The design that takes some getting used to can also be found on the smaller sister, which is, however, somewhat more sparsely equipped. In contrast to the latter, the zoom on the GS-9 has an extended telephoto range (up to 110 mm) and the fastest shutter speed is 1/1000 sec. instead of the meagre 1/300 on the GS-7.
However, the GS-9 (which was launched in 1990) differs most from the 7 model by a special feature: the possibility of “fully automatic image composition”. This means that the camera also tries to automatically set the desired image section, i.e. the intended subject should be “in the picture” by adjusting the focal length accordingly. This is similar to the portrait programme in digital cameras and works amazingly well. Nevertheless, I’m glad that you can switch off this automatic function, I prefer to determine the image detail myself.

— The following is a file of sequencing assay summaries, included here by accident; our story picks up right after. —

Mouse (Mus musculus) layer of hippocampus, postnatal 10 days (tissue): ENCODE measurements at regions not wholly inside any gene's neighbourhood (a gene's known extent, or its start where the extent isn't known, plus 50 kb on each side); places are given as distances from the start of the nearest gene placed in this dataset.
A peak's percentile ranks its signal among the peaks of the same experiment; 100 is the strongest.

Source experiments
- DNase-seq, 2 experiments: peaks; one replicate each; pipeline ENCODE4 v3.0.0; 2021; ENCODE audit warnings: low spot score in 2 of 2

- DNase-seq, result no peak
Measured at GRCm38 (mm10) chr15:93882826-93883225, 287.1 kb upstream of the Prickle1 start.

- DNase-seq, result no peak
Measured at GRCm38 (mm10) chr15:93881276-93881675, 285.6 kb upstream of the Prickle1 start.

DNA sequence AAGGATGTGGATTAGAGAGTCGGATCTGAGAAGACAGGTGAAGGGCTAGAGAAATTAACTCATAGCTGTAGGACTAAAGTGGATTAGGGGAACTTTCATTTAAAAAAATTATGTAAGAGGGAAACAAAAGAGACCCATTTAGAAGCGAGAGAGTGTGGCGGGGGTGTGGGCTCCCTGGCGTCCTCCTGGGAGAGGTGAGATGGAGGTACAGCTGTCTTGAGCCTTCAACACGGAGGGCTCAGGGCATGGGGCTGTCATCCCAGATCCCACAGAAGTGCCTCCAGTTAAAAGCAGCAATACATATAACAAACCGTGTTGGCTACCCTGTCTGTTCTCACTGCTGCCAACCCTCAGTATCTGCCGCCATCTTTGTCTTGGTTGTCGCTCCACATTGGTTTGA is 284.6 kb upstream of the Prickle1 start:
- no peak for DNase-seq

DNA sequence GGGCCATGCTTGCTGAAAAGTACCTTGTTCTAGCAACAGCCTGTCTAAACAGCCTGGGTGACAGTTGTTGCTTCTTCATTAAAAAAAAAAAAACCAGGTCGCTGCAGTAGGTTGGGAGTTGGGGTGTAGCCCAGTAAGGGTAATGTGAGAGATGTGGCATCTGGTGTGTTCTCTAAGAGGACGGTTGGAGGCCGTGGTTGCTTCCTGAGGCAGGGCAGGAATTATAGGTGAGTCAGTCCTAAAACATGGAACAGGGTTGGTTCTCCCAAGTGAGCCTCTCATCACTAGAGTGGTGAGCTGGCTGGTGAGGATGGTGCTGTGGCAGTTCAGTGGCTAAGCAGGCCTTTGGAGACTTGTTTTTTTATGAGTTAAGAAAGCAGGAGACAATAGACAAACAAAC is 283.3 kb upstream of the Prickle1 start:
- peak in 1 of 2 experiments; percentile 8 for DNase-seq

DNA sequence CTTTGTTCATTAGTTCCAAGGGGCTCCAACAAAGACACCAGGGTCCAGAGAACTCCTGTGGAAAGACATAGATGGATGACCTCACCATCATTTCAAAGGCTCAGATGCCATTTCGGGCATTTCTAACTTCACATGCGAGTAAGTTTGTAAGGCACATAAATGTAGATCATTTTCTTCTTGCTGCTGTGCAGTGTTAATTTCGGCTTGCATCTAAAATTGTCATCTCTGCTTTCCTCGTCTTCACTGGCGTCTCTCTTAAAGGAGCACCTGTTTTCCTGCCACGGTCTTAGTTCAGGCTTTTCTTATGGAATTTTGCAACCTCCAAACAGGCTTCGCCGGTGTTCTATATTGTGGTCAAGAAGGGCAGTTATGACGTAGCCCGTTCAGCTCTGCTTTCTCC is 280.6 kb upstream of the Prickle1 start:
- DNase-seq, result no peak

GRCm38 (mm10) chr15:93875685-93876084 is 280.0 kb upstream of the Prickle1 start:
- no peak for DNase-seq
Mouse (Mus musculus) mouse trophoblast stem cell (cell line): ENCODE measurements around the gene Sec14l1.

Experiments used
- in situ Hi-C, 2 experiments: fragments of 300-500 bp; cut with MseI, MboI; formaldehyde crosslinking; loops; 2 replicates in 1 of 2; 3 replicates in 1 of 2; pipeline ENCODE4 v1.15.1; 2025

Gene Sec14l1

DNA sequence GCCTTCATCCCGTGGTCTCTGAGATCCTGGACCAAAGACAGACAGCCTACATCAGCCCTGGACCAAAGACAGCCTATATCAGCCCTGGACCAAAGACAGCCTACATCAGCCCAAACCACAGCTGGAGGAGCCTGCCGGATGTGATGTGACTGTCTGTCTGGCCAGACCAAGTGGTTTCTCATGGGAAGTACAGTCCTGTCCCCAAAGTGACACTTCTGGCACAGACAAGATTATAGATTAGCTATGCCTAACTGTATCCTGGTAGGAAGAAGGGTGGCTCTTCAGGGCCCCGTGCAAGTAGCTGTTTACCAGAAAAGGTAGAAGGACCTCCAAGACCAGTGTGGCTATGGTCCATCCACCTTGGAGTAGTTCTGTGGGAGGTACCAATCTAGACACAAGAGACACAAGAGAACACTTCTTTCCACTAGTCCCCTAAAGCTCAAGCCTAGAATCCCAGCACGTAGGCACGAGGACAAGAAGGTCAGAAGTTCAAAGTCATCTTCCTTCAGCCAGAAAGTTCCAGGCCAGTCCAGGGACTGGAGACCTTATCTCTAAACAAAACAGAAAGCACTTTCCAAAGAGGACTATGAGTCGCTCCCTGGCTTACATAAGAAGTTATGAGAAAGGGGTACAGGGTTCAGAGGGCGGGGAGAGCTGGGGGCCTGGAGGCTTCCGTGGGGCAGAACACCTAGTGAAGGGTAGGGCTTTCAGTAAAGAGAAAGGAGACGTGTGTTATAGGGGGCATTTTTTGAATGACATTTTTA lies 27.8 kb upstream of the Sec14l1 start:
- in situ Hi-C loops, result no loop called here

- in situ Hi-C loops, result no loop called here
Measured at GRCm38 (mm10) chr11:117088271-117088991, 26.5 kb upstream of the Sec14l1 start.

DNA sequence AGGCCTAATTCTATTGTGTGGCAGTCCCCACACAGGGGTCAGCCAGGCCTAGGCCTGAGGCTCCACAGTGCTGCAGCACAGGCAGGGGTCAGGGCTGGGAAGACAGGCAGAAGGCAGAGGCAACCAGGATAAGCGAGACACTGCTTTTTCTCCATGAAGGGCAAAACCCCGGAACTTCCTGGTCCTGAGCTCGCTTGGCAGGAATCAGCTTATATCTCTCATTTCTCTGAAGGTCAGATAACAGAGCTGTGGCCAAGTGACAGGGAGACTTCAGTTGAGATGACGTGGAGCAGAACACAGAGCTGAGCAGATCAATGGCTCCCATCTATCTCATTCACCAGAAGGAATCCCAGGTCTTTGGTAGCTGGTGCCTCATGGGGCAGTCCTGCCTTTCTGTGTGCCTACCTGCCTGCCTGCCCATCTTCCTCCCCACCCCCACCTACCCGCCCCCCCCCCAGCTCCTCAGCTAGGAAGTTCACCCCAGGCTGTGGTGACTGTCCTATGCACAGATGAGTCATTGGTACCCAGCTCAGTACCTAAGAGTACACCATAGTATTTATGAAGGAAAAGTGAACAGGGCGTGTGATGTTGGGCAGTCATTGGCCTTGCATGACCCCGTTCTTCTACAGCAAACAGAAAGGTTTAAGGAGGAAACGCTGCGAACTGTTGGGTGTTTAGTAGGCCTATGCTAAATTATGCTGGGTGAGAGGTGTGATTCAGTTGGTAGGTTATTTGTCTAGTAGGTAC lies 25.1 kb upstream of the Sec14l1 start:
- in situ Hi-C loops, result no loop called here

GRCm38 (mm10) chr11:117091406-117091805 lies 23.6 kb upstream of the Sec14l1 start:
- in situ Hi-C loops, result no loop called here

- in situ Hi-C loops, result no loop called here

In addition to the “standard composition programme”, where the automatic zoom is switched on, there is also a programme for landscape and group shots, as well as one for landscape shots and for sports, portrait and close-up shots.
the optical performance is excellent and it’s fun to put your right hand through the strap and hold this recorder up to your eye.
The GS-9 is a typical representative of the so-called bridge cameras, the concept of which can still be found today in particularly high-zoom digital cameras.
To get started, you need:
1x 35mm film roll
1x 2CR5 battery
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